New legend patch shapes

By Mamata Akella, Esri Design Cartographer

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In our “Making Beautiful Maps — with GIS!” technical workshop at the 2010 Esri International Users Conference I demoed how to create a custom legend patch shape. This is helpful because you sometimes want the symbols in your legend to look like one or more of the features on your map. This tip was a big hit with our audience so I decided to share this with you as well! And because one of our attendees asked, “How can I customize the legend patch shape for multiple features in my legend?”, I’ll explain that as well.


Below are step-by-step instructions on how to: first, define new legend patch shapes using the New Legend Patch Shape tool, and then how to assign those customized shapes to your legend items.
Typically, when you insert a default legend with the default rectangular legend patches, you get something that looks like this:
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Figure 1. A legend with default legend patch shapes

This blog will show you how to go from a default legend shown in figure 1 to the customized legend seen in figure 2 below.
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Figure 2. A legend with customized legend patch shapes

There are several pre-defined patch shapes available for you to use in your legends as seen in figure 3.
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Figure 3. Pre-defined legend patch shapes

If you want to add even more shapes to the list shown in figure 3, you’ll need to use the New Legend Patch Shape tool. To add the New Legend Patch Shape tool to your ArcMap session, first click on Customize on the top bar menu, then click on Customize Mode… In the Customize window, under the Commands tab, type “New Legend Patch Shape” into the “Show Commands Containing” search dialog (figure 4). Once the tool appears in the Commands window, click and hold on the icon and drag it into any of the toolbars in your ArcMap session. Then, click Close to exit the Customize window.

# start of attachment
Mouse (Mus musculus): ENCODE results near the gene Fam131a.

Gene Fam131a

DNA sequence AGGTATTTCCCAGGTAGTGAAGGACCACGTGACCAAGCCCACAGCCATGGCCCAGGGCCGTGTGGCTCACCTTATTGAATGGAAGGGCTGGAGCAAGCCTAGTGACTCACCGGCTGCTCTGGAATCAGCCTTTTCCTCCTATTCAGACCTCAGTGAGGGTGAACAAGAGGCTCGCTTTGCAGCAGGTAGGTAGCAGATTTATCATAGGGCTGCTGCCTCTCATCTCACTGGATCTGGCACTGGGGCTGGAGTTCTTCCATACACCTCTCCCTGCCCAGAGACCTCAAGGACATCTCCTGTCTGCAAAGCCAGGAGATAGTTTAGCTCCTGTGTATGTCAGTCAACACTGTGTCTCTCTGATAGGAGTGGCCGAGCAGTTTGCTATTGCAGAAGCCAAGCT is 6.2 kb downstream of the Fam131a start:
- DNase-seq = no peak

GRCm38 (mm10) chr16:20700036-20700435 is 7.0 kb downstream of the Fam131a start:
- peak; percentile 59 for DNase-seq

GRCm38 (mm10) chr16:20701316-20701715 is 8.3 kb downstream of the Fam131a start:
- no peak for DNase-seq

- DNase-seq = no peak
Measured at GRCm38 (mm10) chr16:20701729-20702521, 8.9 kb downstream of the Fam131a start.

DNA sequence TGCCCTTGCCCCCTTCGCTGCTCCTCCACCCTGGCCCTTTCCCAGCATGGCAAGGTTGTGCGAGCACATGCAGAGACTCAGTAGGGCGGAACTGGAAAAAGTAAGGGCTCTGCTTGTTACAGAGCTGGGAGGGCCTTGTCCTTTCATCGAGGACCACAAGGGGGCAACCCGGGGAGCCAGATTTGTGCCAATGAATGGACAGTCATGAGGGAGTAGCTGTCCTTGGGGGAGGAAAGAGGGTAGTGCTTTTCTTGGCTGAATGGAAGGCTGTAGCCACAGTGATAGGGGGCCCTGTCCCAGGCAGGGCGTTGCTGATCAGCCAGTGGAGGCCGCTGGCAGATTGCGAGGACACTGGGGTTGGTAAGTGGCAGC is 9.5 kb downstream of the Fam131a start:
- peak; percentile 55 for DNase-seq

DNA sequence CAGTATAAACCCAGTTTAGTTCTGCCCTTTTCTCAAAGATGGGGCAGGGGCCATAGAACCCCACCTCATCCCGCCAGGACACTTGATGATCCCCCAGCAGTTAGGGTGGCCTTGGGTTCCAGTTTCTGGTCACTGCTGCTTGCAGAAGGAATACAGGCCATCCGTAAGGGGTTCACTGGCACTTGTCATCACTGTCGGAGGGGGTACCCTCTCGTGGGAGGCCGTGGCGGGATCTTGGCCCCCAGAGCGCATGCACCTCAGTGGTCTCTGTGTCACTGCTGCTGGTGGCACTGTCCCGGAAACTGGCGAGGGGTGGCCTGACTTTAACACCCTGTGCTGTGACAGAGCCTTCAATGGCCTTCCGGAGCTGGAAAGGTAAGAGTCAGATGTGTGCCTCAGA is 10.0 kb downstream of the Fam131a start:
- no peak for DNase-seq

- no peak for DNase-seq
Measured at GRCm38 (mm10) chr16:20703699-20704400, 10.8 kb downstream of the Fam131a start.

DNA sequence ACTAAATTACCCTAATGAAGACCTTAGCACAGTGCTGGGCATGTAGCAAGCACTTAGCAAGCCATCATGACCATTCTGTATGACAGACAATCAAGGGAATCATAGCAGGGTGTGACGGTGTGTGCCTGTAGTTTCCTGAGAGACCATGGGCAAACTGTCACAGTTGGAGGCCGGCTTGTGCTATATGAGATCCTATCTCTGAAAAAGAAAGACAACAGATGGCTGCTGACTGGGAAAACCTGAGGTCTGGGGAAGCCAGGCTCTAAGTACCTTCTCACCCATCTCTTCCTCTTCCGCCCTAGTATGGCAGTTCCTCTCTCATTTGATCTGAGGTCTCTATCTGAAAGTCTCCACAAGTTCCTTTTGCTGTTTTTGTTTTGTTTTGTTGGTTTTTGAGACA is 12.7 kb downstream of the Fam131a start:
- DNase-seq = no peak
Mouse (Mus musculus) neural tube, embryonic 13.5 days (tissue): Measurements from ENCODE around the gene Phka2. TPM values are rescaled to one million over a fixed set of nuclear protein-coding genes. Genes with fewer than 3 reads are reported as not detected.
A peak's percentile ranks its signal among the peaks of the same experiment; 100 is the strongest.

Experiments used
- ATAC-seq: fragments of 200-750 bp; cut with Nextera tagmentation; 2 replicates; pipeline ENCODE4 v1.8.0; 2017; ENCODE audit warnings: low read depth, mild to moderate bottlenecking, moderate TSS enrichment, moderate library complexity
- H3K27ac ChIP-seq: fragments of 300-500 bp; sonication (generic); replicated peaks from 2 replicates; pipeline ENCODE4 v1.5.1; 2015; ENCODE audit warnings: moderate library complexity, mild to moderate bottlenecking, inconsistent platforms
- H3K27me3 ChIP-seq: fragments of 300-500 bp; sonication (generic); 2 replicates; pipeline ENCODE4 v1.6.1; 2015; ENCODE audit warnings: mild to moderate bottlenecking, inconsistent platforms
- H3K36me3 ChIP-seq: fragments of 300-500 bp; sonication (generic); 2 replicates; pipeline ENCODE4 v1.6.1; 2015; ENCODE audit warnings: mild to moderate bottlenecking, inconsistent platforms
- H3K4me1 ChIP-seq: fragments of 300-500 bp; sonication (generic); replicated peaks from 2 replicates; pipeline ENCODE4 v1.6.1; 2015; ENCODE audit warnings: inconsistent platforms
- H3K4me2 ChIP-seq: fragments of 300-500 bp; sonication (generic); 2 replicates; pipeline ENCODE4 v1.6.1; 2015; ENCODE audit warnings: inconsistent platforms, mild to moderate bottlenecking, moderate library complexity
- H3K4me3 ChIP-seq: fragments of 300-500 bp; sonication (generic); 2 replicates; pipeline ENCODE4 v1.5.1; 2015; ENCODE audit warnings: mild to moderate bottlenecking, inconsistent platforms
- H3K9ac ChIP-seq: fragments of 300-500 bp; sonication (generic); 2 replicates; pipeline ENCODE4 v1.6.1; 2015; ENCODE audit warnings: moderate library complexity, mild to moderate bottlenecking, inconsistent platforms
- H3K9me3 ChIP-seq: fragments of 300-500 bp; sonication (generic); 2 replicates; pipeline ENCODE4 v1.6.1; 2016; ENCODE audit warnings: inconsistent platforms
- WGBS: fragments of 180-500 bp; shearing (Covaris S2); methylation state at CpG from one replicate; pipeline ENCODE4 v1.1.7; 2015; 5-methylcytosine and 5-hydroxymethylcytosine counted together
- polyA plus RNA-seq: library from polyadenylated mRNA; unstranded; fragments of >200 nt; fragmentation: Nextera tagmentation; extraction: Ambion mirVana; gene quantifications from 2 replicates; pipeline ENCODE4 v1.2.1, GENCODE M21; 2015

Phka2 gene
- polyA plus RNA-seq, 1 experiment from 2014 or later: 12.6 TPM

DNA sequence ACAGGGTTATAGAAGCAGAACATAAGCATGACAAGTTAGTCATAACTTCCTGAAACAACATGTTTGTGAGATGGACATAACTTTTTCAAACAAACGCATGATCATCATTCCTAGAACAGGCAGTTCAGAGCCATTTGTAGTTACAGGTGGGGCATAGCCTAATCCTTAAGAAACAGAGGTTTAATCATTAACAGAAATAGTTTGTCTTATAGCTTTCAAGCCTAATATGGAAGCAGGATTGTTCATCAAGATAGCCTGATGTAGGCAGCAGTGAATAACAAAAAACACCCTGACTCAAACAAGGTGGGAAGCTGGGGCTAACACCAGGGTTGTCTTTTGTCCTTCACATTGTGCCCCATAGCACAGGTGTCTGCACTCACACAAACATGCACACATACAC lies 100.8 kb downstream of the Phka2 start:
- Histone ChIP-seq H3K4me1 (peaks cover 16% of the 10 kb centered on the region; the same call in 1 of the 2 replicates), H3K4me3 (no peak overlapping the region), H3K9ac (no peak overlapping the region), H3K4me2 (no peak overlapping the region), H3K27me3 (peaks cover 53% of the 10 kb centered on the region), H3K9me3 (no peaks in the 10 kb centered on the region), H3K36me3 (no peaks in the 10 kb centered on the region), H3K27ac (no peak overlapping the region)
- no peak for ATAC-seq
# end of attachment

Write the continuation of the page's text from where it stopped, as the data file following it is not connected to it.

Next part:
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Figure 4. Accessing the New Legend Patch Shape from the Customize menu

Click on the newly added tool to open the New Legend Patch dialog (figure 5). Let’s take a look at what the tool requires so that we can use it later to create our new legend patch shapes.
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Figure 5. The New Legend Patch tool dialog

Patch Type (highlighted section 1): this is where you define whether the new patch shape you want to create is an Area or a Line.
Patch Shape (highlighted section 2): next, you define which layer you want the patch shape to be taken from and whether you want to create the legend patches from all features, selected features, or visible features.
Now that we know what the input requirements are, we can create the new legend patch shapes.
Defining new legend patch shapes
First, find a feature in your dataset that you feel is a good symbol to use in your legend (this can be done in either Data View or Layout View). Once you have found the feature, use the Select Features tool to select the feature (figure 6).

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Figure 6. Select a feature to use for the patch shape

Next, open the New Legend Patch tool and select the appropriate Patch Type and Patch Shape parameters (figure 7) – for our example, they are Patch Type = Area and Patch Shape = Outline of selected features in the Urban Areas layer. Then, click Create Patch. Once you click Create Patch, you will see the feature that you selected in the Preview window (figure 7).
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Figure 7. Defining a legend patch shape